Trail linking Kim Williams-Canyon River set for summer construction



Plans to connect two trails east of Missoula took a big step forward this week after the city received eight bids on the project – a better response than last year’s effort, which drew just one bid well over budget.

Alan White, the construction manager with Missoula Parks and Recreation, told a City Council committee that a recent redesign brought the project within budget.

“We did some redesign to lower costs and we put it back out to bid,” said White. “We got eight bids this time. We were able to take a look at our funding sources and solicit some additional funds. It’s now a fundable project.”

The project will link the Kim Williams and Canyon River trails near the Clark Fork River and East Missoula. The 1,250-foot connector will eliminate the need for pedestrians and bicyclists to use Montana Highway 200, which has seen several pedestrian fatalities in recent years.

In December 2009, a drunken driver hit four teenage girls as they walked along Highway 200 near East Missoula. Ashley Patenaude, 14, and Taylor Cearley, 15, were killed. On New Year’s Eve in 2011, Bronson Parsons was also struck and killed while walking along the darkened highway.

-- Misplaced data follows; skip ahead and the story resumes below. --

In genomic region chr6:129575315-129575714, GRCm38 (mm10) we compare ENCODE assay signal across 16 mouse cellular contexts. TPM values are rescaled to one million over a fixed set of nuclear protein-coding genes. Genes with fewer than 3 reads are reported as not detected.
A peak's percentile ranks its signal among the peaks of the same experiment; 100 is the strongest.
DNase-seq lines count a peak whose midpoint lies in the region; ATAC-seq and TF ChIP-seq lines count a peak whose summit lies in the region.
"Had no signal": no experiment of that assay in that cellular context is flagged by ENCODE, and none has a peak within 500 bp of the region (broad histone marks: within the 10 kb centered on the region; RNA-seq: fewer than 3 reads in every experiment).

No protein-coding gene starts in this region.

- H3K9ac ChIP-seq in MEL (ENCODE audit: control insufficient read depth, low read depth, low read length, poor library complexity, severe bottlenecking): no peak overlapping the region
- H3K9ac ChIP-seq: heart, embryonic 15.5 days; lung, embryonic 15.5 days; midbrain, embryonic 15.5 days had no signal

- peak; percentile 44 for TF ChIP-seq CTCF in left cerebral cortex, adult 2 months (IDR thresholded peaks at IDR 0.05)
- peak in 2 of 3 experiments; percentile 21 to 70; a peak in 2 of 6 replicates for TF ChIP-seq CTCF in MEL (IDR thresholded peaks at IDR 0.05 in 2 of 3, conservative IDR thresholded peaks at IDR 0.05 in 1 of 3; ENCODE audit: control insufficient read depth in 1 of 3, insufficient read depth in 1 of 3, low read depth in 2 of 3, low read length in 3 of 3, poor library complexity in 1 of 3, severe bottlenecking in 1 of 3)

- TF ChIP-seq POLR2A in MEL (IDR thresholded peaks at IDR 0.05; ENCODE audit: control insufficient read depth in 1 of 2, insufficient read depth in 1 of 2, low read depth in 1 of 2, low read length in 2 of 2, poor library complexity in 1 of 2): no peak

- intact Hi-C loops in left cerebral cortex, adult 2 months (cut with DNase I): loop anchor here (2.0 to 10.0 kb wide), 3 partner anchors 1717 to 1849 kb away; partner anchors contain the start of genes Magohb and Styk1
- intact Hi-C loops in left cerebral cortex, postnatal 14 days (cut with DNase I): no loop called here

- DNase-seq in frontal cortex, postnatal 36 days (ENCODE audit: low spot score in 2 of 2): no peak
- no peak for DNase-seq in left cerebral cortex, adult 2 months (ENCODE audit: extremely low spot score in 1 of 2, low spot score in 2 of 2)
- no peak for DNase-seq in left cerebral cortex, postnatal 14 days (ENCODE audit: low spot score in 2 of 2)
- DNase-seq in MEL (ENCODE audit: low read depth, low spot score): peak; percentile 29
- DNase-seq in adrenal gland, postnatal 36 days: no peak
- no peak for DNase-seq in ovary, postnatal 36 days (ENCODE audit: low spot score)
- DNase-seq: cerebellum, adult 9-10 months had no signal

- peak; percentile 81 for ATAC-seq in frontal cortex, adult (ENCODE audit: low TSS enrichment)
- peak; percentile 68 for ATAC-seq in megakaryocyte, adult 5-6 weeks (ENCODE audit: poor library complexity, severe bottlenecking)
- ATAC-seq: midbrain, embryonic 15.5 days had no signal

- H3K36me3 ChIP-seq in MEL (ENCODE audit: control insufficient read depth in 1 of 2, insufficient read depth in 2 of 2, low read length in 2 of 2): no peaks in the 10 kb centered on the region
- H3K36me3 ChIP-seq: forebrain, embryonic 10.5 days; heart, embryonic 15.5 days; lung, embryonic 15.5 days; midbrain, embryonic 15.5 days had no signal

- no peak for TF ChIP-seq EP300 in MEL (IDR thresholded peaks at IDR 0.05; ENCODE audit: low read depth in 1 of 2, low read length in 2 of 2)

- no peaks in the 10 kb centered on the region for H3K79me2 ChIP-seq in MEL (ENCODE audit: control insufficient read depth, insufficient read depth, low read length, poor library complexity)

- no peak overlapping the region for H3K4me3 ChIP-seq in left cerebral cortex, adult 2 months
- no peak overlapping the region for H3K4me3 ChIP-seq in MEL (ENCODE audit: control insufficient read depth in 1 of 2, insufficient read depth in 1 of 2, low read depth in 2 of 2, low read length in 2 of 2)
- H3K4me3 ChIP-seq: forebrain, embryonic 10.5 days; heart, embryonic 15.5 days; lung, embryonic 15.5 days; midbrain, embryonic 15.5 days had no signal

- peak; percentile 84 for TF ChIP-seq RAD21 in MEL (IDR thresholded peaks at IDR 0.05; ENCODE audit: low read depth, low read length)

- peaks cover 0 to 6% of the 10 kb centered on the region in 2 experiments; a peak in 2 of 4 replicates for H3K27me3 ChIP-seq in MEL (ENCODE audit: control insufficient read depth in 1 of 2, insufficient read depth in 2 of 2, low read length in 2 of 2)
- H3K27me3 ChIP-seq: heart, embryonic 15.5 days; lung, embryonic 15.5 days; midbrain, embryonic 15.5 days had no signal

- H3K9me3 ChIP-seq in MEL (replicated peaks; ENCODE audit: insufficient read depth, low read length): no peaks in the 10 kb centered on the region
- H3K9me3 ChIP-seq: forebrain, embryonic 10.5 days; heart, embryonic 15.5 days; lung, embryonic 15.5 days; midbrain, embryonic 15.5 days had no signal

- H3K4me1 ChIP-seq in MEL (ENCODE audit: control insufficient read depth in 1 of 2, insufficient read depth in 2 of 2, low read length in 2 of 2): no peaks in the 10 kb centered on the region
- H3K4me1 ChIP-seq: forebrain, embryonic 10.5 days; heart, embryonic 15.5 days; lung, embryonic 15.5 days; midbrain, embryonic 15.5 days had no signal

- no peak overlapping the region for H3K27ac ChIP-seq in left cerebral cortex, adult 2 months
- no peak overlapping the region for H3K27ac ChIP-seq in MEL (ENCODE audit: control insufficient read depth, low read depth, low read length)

While the project has long been on the city’s radar, it has remained out of reach until now. The engineer’s estimate presented last year placed the project at roughly $318,000. But the project’s single bid – sought during the height of the construction season – came in at more than twice that amount.

This time around, White said, the bidding was more robust. Grant Creek Excavating submitted the winning bid of $355,000. The high bid came in at just under $800,000.

White suspects that access to the site played a hand in the wide range of bids.

“It’s only 1,300 feet long, but it’s challenging,” he said. “There’s no easy access to the site. The two low bidders looked at it and figured that by bringing in smaller equipment, they could attack it from either side of the railroad trestle and work toward each other. That’s a guess, but I think that’s what we’re seeing.”

White said funding for the project includes $351,000 from the Community Transportation Enhancement Program and $36,000 from the Atlantic Richfield Co. Two $30,000 grants were also received, and Run Wild Missoula donated $15,000.

“It’s been in the works for a very long time – a couple of decades,” said White. “It would provide access into town for the developments near East Missoula and East Missoula proper.”